Date of Award
Superoxide dismutase -- Metabolism -- Research, Coxiella burnetii, Q fever, Infection -- Pathogenesis
Coxiella burnetii is the etiological agent of acute Q fever and highly fatal chronic endocarditis in humans. It is an intracellular bacterial pathogen that initially invades macrophages and thrives within a lysosome-like parasitophorous vacuole by modifying host processes. Expression analyses of THP-1 cells (human monocyte/macrophage cell line) using RNA-seq show differential expression of several host genes in C. burnetii infected cells when compared to uninfected cells. Mitochondrial Superoxide Dismutase (SOD2) expression is highly upregulated (8x) during C. burnetii infection as opposed to uninfected cells, but it is unknown if this expression pattern is a host immune response to suppress Coxiella growth or whether Coxiella induces it to promote its own intracellular growth. To understand the function of SOD2 during Coxiella infection in human macrophages, a targeted RNA silencing approach (siRNA) was used to knock down SOD2 gene expression in HeLa and THP-1 cells. An increase in the levels of C. burnetii infection would have indicated that the increased expression of SOD2 is a host response to control intracellular bacteria. Conversely, a decrease in C. burnetii numbers would have suggested that SOD2 expression is beneficial to Coxiella and is induced by the bacterium to promote intracellular growth. A significant transfection was not completed in the HeLa cell line, due to cytotoxicity of liposome delivery system. The change in bacterial growth in THP-1 cells that were transfected with a siRNA targeting the SOD2 transcript was insignificant. A gene expression analysis indicated that the success of the transfection was at about 30%, and therefore did not significantly affect the bacterial growth rate. When a more successful transfection method is optimized, the question can be revisited.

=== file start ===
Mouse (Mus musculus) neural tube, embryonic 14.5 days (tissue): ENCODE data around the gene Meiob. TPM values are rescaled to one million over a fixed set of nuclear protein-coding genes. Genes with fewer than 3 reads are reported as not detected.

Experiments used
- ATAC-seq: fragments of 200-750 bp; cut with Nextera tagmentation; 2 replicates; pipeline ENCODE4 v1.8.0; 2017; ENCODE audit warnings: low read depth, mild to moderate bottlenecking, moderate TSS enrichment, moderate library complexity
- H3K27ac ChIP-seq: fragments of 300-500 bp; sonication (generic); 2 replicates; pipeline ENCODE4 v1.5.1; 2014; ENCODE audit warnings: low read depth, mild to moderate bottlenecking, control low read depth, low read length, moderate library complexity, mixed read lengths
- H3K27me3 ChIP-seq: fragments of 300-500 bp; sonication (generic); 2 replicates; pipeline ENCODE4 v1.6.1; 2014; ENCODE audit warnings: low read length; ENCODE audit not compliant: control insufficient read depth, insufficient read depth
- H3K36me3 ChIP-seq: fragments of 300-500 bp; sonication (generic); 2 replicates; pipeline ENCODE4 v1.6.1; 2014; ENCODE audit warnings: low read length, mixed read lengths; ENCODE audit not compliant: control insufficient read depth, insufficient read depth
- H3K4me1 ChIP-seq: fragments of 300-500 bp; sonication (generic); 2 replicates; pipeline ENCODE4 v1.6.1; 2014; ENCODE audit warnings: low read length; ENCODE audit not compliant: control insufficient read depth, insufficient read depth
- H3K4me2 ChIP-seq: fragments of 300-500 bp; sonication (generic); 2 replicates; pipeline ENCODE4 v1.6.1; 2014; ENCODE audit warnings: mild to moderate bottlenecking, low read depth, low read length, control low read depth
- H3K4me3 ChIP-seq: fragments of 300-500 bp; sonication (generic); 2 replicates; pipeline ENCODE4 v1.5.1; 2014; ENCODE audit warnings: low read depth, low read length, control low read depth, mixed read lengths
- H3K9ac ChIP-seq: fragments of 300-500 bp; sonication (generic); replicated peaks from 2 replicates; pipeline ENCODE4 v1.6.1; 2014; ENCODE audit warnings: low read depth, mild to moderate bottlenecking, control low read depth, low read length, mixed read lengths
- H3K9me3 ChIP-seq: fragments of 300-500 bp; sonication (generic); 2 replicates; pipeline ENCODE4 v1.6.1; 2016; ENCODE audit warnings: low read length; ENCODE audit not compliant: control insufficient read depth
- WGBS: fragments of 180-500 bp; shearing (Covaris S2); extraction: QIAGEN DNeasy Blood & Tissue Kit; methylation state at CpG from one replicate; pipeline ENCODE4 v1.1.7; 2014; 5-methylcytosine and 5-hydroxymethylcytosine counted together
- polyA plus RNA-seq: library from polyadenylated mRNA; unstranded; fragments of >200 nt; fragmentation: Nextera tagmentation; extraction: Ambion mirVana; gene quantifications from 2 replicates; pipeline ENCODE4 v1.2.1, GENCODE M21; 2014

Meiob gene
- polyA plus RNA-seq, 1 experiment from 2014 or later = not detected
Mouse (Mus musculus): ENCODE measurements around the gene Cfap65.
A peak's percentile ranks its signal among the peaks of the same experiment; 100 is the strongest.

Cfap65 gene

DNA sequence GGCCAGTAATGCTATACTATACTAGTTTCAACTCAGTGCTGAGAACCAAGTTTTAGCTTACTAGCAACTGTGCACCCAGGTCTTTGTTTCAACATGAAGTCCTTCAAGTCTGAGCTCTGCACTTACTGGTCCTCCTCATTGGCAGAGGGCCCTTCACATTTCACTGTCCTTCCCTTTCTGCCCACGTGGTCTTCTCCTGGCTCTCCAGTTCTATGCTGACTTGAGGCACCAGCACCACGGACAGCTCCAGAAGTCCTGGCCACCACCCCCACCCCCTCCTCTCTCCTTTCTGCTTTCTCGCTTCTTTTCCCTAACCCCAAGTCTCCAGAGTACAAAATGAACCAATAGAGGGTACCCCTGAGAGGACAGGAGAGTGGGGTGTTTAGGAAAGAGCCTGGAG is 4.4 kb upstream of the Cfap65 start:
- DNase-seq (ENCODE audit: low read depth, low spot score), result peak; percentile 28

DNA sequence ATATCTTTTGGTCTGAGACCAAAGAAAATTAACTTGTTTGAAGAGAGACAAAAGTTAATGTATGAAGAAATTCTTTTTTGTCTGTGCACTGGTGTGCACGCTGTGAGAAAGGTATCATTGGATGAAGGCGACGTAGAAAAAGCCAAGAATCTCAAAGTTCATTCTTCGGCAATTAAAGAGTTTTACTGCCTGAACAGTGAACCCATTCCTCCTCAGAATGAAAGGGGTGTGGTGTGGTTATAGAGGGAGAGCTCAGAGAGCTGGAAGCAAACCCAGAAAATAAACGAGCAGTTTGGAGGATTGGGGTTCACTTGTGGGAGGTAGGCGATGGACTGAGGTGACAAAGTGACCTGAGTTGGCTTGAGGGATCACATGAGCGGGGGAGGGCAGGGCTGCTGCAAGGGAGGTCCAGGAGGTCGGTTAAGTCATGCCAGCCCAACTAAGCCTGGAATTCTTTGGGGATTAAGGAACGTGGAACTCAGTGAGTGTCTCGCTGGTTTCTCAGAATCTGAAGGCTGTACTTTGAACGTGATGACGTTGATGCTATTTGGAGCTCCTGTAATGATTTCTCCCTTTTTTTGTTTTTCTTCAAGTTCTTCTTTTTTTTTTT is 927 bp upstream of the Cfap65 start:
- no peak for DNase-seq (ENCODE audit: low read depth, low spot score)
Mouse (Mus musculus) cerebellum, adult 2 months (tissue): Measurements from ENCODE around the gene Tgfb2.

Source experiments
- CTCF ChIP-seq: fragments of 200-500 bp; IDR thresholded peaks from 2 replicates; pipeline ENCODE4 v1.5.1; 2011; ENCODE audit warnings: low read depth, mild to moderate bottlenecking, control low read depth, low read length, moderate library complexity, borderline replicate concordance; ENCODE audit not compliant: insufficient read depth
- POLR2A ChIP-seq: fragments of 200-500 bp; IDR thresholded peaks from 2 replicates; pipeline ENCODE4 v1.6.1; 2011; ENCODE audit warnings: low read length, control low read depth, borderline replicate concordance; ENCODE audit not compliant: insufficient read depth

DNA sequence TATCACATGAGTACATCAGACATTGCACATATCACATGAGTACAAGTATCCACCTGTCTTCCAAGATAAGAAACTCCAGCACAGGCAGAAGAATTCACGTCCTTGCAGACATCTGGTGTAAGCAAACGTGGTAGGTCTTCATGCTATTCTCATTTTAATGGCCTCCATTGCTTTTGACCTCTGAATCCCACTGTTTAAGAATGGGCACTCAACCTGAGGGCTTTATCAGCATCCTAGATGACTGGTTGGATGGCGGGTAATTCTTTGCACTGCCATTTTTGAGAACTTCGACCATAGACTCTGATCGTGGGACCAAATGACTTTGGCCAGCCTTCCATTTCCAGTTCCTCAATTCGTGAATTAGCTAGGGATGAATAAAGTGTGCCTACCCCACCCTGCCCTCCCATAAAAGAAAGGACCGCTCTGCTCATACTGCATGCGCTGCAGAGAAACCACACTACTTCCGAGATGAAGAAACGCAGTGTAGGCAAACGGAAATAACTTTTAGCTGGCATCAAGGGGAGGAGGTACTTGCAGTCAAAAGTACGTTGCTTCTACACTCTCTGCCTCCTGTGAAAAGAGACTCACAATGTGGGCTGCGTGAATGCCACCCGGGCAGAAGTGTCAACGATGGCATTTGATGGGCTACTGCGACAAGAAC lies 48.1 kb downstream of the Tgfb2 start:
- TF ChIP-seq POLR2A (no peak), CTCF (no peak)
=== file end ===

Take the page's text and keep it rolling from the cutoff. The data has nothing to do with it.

Champaigne, Rachel Diantha, "The Role of Mitochondrial Superoxide Dismutase (SOD2) During a Coxiella Burnetii Infection" (2015). University Honors Theses. Paper 160.